The concentration of PRG Trust outstanding loans by region was as follows:

April 30, 2017April 30, 2016
(In millions of SDRs and as a percentage of total outstanding loans)
Africa4,63273.8%4,67172.7%
Asia and Pacific72511.6%74911.6%
Europe1512.4%1852.9%
Middle East and Central Asia6099.7%66610.4%
Western Hemisphere1602.5%1562.4%
Total6,277100.0%6,427100.0%

Use of credit in the PRG Trust by the largest users was as follows:

April 30, 2017April 30, 2016
(In millions of SDRs and as a percentage of total outstanding loans)
Largest user of credit72711.6%75811.8%
Three largest users of credit2,02232.2%2,02131.4%
Five largest users of credit2,79844.6%2,89045.0%

The five largest users of credit at April 30, 2017, in descending order, were Cȏte d’Ivoire, Ghana, Bangladesh, Kenya, and Sierra Leone (Cȏte d’Ivoire, Bangladesh, Ghana, Kenya, and the Democratic Republic of the Congo at April 30, 2016). Outstanding loans by member are presented in Schedule 1.

To protect the lenders to the PRG Trust, Reserve Account resources are available to repay the lenders in the event of delays in repayment or nonpayment by borrowers. At April 30, 2017, and 2016, available resources in the Reserve Account amounted to SDR 3,850 million and SDR 3,821 million, respectively.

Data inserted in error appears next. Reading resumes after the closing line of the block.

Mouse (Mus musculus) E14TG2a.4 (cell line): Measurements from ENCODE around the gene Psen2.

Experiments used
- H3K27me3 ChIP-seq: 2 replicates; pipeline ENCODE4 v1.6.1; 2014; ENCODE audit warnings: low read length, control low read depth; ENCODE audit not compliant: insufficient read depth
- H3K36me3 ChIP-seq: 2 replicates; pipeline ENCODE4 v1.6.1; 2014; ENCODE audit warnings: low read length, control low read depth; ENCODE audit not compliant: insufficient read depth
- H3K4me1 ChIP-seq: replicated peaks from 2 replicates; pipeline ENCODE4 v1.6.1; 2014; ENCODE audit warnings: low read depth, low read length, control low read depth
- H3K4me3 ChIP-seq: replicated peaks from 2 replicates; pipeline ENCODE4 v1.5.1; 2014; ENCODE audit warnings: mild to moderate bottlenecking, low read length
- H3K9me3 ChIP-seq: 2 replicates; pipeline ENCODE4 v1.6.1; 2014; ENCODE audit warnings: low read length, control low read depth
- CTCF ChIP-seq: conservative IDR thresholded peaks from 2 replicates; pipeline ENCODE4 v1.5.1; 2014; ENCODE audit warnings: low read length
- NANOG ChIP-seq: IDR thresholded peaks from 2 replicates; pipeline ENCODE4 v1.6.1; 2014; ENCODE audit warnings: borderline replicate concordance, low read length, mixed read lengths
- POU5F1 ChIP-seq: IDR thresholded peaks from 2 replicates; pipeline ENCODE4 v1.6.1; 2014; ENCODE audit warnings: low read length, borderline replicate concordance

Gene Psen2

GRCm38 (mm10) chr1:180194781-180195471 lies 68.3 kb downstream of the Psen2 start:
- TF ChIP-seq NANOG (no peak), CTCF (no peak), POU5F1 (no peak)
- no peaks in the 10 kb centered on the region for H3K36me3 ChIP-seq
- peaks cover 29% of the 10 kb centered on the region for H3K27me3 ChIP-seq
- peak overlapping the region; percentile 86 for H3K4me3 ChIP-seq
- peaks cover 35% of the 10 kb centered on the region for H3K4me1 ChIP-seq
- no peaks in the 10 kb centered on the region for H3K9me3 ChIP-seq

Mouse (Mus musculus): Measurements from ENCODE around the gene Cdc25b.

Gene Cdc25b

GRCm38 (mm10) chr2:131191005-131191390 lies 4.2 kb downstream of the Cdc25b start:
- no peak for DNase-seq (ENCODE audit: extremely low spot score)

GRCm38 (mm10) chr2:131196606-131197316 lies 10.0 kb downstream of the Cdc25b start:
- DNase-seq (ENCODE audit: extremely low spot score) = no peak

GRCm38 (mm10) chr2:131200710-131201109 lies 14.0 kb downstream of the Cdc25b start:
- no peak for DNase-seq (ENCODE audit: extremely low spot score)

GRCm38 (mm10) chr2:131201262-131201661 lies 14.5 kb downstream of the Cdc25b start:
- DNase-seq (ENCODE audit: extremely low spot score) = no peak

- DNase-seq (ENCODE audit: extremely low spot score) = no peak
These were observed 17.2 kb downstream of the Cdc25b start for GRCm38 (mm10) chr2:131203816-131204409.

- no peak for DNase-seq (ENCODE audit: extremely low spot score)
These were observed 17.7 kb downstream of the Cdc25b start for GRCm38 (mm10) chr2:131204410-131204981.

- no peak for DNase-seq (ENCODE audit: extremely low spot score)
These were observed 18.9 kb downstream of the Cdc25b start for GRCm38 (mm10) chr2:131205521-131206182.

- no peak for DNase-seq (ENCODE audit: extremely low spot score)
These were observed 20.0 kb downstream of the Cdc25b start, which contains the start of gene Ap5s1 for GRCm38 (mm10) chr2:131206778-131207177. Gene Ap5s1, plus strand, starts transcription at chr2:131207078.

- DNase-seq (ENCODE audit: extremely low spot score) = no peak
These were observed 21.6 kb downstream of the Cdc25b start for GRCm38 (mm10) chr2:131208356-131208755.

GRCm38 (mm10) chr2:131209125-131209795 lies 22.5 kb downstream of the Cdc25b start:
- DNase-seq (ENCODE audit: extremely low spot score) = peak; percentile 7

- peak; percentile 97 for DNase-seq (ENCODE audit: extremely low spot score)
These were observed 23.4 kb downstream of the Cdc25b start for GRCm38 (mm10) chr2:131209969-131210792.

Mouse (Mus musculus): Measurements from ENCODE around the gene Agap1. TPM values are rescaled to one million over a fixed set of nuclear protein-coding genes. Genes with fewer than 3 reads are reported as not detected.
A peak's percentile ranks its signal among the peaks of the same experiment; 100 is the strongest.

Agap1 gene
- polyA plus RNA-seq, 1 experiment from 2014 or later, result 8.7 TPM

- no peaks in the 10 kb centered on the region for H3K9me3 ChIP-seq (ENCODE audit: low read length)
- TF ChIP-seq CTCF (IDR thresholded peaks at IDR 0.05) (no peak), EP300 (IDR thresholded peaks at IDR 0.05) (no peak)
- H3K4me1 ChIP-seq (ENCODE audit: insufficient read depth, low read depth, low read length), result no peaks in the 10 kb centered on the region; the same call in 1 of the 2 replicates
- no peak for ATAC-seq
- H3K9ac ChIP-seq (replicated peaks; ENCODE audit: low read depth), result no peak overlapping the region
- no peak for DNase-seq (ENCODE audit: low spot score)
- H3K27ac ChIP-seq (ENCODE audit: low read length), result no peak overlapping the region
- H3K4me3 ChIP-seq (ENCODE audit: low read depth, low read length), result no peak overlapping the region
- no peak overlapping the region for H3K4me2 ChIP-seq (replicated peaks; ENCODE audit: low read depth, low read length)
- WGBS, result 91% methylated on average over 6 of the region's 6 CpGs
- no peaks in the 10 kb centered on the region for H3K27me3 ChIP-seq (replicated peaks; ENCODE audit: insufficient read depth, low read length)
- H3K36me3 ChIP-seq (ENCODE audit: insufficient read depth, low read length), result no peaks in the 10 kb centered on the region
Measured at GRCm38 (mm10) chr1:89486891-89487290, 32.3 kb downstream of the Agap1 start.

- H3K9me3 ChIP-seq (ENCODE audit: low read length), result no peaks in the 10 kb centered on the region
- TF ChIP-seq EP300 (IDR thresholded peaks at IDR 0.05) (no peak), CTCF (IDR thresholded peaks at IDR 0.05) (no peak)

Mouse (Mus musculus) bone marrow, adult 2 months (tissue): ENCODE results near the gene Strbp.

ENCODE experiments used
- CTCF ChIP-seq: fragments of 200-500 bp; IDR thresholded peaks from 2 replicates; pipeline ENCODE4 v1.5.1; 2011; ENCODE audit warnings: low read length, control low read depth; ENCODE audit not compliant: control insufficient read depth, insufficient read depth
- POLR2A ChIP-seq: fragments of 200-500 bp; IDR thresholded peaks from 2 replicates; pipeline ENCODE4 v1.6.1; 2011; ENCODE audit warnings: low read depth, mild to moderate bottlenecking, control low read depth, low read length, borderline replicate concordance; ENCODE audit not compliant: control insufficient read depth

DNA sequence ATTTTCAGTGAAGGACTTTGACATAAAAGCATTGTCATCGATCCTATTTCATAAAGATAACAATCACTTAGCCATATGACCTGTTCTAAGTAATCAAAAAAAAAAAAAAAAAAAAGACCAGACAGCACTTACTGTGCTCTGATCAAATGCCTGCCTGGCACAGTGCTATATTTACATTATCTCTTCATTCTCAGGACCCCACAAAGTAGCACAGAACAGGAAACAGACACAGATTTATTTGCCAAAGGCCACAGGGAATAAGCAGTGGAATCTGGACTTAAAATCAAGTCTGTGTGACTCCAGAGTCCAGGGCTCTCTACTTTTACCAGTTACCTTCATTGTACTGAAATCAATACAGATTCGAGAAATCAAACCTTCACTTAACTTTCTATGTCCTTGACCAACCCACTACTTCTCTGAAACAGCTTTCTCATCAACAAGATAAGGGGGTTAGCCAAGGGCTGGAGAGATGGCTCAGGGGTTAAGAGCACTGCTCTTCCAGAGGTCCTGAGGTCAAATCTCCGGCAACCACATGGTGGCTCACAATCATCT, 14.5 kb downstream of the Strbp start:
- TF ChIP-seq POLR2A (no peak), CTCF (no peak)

4.1.2 Investments

Credit risk on investments represents the potential loss that the Trusts may incur if issuers and counterparties default on their contractual obligations. The maximum exposure to credit risk is the carrying amount of investments (see Note 5), which amounted to SDR 7,438 million and SDR 7,356 million at April 30, 2017, and 2016, respectively.

On March 22, 2017, the Executive Board reviewed the investment strategy for Trusts and approved new investment guidelines under the Trust Instruments. The new strategy expands the range of eligible asset classes for the PRG Trust to include a broader range of fixed-income instruments (corporate and emerging market bonds) and equities according to a target allocation, which will be phased in over a three-year period, starting in financial year 2018. Eligible investments under the strategy for the CCR and PRG-HIPC Trusts will remain largely unchanged.

Under the previous investment guidelines, in effect until March 22, 2017, credit risk was managed by limiting the range of investments to (i) domestic government bonds of countries in China, the euro area, Japan, the United Kingdom, and the United States (i.e., members whose currencies are included in the SDR basket); (ii) obligations of international financial institutions, including the Bank for International Settlements (BIS); and (iii) deposits with national official financial institutions, international financial institutions, or, with respect to non-SDA resources, commercial banks. Credit risk was also minimized by limiting eligible investments to marketable securities rated A or higher by Standard & Poor’s and, for deposits, obligations issued by institutions with a credit rating of A or higher.

The credit risk exposure in the PRG Trust and PRG-HIPC Trust portfolios was as follows:

PRG TrustPRG-HIPC Trust
April 30April 30
2017201620172016
(As a percentage of total investments)
Government bonds
AAA9.213.622.728.2
AA+ to AA–15.825.027.748.7
A+ to A4.83.98.97.7
Nongovernment bonds and financial institutions obligations
AAA7.45.617.012.5
AA+ to AA–1.20.80.82.9